Court of Appeals: Div. III – Court Cannot Add Requirements to Statute for Sex Offender’s Petition
This case is a consolidated appeal wherein two petitioners’ cases appealing the same issue were decided together by the Court of Appeals.
Hooper and Felice were both convicted of sex crimes when they were 13 and 12 years old respectively. Both were required to register as sex offenders. In 2008, they both petitioned the court to relieve them of their duties to register as sex offenders. The trial court denied both petitions because Spokane County Juvenile Court requires that a petitioner who was under 15 when he committed the sex offense produce updated polygraph test results and an updated psychological evaluation before the court will consider relieving a petitioner of his duty to register. Neither petitioner did this.
RCW 9A.44.140(4) sets out the requirements for a sex offender to petition for relief to register:
An offender having a duty to register under RCW 9A.44.130 for a sex offense . . . committed when the offender was a juvenile may petition the superior court to be relieved of that duty. The court shall consider the nature of the registerable offense committed, and the criminal and relevant noncriminal behavior of the petitioner both before and after adjudication, and may consider other factors.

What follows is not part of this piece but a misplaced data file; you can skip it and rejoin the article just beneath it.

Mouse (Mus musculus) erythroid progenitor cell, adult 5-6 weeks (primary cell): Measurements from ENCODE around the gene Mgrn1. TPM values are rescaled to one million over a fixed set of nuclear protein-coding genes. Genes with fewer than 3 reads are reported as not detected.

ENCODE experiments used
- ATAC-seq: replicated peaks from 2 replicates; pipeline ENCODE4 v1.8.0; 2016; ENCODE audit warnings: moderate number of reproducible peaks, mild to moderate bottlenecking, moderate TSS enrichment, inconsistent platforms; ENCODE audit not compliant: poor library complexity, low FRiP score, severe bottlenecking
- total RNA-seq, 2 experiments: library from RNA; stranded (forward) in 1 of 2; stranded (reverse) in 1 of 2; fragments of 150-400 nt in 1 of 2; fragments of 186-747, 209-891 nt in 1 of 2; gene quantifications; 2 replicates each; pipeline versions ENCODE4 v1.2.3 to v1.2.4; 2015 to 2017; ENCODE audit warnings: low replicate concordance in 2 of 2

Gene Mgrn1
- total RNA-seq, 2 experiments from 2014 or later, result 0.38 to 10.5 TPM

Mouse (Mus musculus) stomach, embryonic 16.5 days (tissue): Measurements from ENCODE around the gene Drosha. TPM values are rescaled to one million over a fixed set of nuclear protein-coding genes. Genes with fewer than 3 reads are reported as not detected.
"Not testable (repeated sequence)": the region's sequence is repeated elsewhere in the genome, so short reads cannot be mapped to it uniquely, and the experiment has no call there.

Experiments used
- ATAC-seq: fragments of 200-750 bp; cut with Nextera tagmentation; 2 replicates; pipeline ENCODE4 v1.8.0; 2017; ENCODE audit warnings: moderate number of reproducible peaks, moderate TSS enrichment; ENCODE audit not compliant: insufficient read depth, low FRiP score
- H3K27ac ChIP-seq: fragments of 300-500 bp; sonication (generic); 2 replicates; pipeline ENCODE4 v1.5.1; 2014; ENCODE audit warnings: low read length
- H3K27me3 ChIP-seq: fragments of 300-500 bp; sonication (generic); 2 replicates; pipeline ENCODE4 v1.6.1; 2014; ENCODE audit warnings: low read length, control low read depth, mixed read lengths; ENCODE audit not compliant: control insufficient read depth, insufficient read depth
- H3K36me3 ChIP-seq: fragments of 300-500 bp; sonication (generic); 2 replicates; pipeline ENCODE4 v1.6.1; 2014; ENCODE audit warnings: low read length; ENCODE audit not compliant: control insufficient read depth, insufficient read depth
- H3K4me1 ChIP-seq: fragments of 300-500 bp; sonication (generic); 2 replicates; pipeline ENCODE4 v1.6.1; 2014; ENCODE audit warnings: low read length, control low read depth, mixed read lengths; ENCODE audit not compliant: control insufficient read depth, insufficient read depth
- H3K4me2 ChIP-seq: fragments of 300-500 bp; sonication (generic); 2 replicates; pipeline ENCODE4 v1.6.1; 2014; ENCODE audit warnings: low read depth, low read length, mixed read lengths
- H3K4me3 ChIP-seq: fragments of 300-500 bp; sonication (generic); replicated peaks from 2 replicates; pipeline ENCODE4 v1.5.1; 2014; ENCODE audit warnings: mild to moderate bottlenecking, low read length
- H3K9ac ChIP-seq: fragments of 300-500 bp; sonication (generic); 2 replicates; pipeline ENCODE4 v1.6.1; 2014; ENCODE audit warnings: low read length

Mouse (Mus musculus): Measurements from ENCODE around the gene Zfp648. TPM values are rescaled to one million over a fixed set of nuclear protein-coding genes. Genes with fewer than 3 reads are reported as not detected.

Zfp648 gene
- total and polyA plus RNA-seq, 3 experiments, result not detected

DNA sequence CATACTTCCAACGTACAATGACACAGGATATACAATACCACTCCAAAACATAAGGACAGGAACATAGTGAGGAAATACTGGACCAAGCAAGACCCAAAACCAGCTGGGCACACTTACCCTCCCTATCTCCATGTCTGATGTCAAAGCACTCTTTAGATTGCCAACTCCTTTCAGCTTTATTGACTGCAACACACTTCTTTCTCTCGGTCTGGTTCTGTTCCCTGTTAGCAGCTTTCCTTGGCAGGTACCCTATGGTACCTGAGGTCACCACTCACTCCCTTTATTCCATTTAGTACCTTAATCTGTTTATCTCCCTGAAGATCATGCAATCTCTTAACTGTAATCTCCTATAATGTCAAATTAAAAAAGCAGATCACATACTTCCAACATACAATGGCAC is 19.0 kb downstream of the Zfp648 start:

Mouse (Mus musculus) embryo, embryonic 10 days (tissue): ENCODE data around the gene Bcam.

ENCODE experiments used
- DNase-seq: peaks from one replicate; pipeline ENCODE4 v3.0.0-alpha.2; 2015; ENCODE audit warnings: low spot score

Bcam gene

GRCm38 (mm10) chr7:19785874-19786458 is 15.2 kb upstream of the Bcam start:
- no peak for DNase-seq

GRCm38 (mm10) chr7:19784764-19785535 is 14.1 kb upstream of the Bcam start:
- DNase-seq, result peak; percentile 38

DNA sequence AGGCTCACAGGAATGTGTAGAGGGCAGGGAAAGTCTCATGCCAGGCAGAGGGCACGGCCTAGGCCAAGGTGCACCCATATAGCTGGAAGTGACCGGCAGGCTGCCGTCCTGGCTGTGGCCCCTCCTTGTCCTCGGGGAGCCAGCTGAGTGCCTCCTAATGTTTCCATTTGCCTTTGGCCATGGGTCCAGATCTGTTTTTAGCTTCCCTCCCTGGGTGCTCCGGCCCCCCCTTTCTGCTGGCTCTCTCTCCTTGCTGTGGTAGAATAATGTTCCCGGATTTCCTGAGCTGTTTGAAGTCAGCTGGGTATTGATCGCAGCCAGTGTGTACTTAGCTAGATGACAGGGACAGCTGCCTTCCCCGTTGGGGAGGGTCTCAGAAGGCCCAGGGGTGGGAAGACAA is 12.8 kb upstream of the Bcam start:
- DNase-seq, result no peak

The lower court believed that “may consider other factors” granted it authority to require additional conditions before considering a petition. Division III held that “may consider other factors” to mean the court can think about other things, but it cannot require the petitioner to produce other things.
The Court went on to say that indeed the requirement of an updated polygraph test and an updated psychological evaluation is a great idea, but unfortunately that is not what the statute requires. The lower court’s order denying the petitions for failure to provide the test and evaluation was reversed. However, this does not mean that Hooper’s and Felice’s petitions are granted. The lower court will still have discretion to deny the petition after giving the statutory considerations. I bet I can guess what the result of the next hearing will be: